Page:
Now, you may have noticed that
Sergeant Hacker and the others

have their boys painting
outside, but not us.

We're going to be
working inside today.

You think we're going to
get more rain, huh, Sarge?

I don't think, Slater. I know.

I got the official U.S.
Weather forecast

hot off the teletype
at headquarters.

Excuse me, Sergeant.

Later, Pyle.

But, Sergeant...
I said later, Pyle!

Like in two or three years, huh?

Now, as I was saying before
I was so stupidly interrupted,

about the weather forecast:

"Cloudy with light
drizzle in the morning

followed by heavy
rains in the afternoon."

Wrong, wrong, wrong.

What was that, Pyle?

Nothing, Sergeant.
Nothing at all.

No, no, no! Let's hear it, Pyle.

Let's hear it from
the nitwit corner.

Well, Sergeant,
it's going to be nice

and sunny today. Nice and sunny.

Pyle, it thought I read
this forecast loud and clear.

Yes. I heard.

And I hate to contradict
you, Sergeant,

but it's not going
to rain today.

Fact is, it's going
to be as bright

and sunshiny a day
as a man could ask for.

Really?

I guess it's all right

to paint inside if you want to,

but I think it's a shame
not to take advantage

of such a nice and sunny day.

Listen, Pyle. Just
because you guessed right

about the weather once
don't make you an expert.

Now, get busy and grab
a brush! You hear me?

Yes, sir. I won't
say another word.

You won't hear
another peep out of me.

Move it, move it, move it!

And that goes for all of you!

Come on! Let's clear the decks!

Fast and neat! Fast and neat!

All right, everybody
works! Everybody paints!

Yep. It's going to be
fair and clear today.

Wow! What a day!

Are you going to
start up now, too?

HACKER: Hey, Vince!

Don't tell me you got
your bunch working inside

on a beautiful day like this!

Oh, yeah, I forgot.

You lost some ground yesterday

trying to paint
outside in the rain.

Well, now, you hurry up

and finish in there,
Vincent. You hear? (laughs)

At the risk of losing
my head, Vince,

it doesn't look much like
it's going to rain, does it?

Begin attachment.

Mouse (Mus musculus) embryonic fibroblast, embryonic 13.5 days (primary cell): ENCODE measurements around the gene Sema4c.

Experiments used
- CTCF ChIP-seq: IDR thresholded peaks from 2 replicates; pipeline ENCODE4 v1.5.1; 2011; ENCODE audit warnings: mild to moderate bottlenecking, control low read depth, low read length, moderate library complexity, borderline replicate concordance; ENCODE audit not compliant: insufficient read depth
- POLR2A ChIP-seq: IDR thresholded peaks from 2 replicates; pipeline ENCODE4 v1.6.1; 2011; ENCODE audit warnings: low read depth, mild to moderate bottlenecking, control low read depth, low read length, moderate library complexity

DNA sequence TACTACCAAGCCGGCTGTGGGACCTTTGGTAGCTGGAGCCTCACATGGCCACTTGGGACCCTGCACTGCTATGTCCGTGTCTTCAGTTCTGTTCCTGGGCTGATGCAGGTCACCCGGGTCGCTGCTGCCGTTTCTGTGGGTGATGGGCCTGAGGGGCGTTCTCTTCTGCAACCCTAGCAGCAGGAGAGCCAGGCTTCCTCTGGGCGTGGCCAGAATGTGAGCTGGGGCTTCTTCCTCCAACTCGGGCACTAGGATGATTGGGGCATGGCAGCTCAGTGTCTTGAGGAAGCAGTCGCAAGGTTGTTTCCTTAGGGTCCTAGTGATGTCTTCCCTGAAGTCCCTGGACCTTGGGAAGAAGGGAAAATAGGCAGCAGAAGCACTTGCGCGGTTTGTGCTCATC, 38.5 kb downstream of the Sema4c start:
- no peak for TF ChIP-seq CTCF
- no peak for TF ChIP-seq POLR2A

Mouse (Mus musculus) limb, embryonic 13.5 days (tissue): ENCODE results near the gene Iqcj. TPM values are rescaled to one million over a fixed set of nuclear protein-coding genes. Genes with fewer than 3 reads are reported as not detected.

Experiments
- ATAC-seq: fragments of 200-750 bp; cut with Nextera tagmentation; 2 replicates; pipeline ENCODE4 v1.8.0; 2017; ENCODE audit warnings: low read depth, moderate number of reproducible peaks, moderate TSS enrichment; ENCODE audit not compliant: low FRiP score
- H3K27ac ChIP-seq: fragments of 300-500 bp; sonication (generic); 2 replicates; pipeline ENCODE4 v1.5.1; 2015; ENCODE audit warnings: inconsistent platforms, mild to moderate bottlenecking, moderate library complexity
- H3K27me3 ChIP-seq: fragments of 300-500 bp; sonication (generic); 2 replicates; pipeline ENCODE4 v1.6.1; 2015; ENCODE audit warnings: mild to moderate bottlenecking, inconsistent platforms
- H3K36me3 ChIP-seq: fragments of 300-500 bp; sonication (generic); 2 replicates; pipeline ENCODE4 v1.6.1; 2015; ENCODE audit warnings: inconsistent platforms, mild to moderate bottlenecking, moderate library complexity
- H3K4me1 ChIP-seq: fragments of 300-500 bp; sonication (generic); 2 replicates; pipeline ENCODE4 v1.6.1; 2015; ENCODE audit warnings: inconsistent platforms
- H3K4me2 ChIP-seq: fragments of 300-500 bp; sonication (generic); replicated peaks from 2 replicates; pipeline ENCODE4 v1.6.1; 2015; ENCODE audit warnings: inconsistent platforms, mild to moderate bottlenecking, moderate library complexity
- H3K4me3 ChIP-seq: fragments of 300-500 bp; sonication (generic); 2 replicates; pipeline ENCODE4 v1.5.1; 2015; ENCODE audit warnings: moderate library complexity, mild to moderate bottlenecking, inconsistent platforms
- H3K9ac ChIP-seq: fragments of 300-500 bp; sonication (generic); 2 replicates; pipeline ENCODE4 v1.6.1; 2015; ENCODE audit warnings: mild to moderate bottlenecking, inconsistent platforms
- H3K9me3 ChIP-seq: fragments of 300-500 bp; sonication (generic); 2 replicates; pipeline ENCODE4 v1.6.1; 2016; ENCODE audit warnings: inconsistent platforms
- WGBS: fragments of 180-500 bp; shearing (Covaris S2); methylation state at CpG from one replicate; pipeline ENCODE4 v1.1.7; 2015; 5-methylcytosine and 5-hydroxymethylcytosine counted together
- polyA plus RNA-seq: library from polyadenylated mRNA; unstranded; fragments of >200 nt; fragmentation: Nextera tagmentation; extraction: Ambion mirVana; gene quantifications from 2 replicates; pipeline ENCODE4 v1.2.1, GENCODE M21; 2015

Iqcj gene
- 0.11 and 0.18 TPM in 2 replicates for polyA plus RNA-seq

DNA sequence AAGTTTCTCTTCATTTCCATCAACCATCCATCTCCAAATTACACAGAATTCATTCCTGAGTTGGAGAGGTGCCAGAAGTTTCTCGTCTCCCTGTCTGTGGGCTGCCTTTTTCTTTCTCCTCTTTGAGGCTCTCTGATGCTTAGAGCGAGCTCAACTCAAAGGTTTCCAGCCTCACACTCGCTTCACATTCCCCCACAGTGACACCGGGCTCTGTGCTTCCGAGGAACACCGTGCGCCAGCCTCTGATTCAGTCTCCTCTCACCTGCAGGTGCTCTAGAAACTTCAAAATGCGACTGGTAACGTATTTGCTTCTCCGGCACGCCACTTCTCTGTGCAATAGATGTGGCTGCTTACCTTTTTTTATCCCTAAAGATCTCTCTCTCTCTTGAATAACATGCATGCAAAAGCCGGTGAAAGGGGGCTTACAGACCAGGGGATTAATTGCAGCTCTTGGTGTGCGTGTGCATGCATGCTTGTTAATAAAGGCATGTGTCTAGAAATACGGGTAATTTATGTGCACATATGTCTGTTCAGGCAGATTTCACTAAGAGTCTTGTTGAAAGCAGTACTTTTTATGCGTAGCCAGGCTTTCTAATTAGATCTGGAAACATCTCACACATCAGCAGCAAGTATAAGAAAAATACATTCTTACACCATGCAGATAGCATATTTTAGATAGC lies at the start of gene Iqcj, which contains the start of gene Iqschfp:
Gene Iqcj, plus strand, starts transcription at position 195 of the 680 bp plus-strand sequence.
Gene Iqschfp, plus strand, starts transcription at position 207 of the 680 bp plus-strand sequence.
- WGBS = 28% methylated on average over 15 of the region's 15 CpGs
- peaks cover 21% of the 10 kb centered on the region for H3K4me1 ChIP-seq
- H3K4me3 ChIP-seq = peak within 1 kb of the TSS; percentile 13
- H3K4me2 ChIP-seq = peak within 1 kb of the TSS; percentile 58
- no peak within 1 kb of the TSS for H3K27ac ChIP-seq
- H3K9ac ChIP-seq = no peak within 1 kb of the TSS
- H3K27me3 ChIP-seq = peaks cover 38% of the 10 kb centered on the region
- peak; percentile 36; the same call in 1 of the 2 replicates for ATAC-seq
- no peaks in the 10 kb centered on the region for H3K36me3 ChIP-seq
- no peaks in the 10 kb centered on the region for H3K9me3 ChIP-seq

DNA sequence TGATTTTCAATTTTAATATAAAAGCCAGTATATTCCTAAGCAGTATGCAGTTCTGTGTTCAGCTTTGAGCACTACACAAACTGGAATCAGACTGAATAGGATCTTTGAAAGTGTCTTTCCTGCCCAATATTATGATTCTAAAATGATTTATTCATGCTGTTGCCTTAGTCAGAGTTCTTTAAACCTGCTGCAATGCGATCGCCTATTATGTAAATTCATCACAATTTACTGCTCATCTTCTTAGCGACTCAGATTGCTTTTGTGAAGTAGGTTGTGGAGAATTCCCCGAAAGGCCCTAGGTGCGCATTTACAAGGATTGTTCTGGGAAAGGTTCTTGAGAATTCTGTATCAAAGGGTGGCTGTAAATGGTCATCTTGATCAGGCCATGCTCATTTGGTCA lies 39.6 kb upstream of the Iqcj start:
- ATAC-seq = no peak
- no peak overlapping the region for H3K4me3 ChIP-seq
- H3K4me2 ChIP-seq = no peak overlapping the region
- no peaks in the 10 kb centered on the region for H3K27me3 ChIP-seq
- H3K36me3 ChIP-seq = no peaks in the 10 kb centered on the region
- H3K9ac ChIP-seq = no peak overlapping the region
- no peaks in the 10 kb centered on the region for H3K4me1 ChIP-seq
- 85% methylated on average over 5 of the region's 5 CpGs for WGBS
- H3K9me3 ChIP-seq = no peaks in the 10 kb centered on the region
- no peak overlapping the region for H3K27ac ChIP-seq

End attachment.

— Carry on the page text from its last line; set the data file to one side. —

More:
Just like Pyle said.

Couldn't we get
the guys outside?

No, we can't!

I've already requisitioned
the indoor paint for today.

We can't get the
outdoor stuff now.

Besides, did you read
the forecast for today?

It says it's going to rain.

So why do I have...?

(booming)

Wait a minute.

You hear that?

That's thunder! It's thunder!

It's not thunder?

They're having
artillery practice today.

Here it is, Vince.
Today's official forecast,

hot off the press.

Just what I was waiting for.

Fair and clear.
Yeah, now, that's

what I call a forecast!

You mean you still trust them

after the way they fouled
you up yesterday, huh?

Look, even the Weather Bureau

can make a mistake
once in a while.

So they blew it yesterday,

but they got to be right today.

I have to admit it's
a beautiful day out.

Right. And we'd better
take advantage of it, too,

if we ever want to catch up.

Now, here's what I want.

I want every living, breathing
body outside and painting

by 0800 hours. Right, Vince.

And no sick call, you
hear? No sick call.

I want everybody
out. Every last man!

Sergeant?

What do you want?

Well, I know it's
none of my business,

but I was just wondering where
you're planning to paint today.

None of your business?

Pyle, it's all of your business.

All day, it's going to
be all of your business,

from 0800 to ad infinitum

if that's what it takes to
get them barracks painted.

You mean you're
going to paint outside?

Bingo! Give that man
a silver paintbrush.

Look at this, Pyle.

The official forecast:
fair and clear.

A whole day of good weather.

Golly, Sergeant. I
don't know about that.

Oh, forgive me.

I forgot you got that voodoo
business going for you

where you can tell the weather.

What do you think
it's going to do? Snow?

No, Sergeant.

Oh. Maybe it's going to sleet.

Is that it? It's going to sleet?

Not that neither.

Let's see. What did I leave out?

Cyclone? Tornado? Hurricane?

I got it. Monsoon!

It's going to monsoon!

No, Sergeant. None of those.

You did leave out one though.

Yeah? Which one?

Hail. It's going to hail
like the very dickens.

Hail? Pyle, is that
what you said?

That's right. Hail.

Okay, Pyle, what's the gag?

There's no gag, Sergeant.

It's just that that
weather report of yours

is wrong, wrong,
wrong. It's going to hail.

Ten-hut!

As you were. Just
making the rounds

to see how we're
progressing. That's all.

Fine, sir. Fine.

I notice your area seems

a little behind the others,
Sergeant. Any reason?

Oh, well, we got
a little held up

by the weather
the other day, sir,

but since it's clear today,
we're hitting the outside.

COLONEL: Good. Good.

At least that's what
the forecast says.

Let's just hope it doesn't hail.

Hail? Yes, sir.

Private Pyle here
was just telling me

that he has some other ideas

about what the weather
is going to do today.

Pyle, maybe you'd
like to tell the colonel

your own private forecast, huh?

W-Well, sir, uh... the fact is,

it's... it's not going
to be fair today.

No? What is it going to be?

Well, sir, it's going to hail.

Hail? That's right. Hail.

That's a pretty extraordinary
prediction, Private.

How did you ever arrive at that?

Well, sir, I just
have this sure way

of knowing when it's
going to... (pinging)

What was that?

I don't know, sir.

Maybe somebody's
throwing stones.

Look, Sergeant. It's hailing!

It's hail! Like I said!

'Course, they're not very big.

You should see the hail
we get back home, Sergeant.

Big as eggs, some
of them! Big as eggs!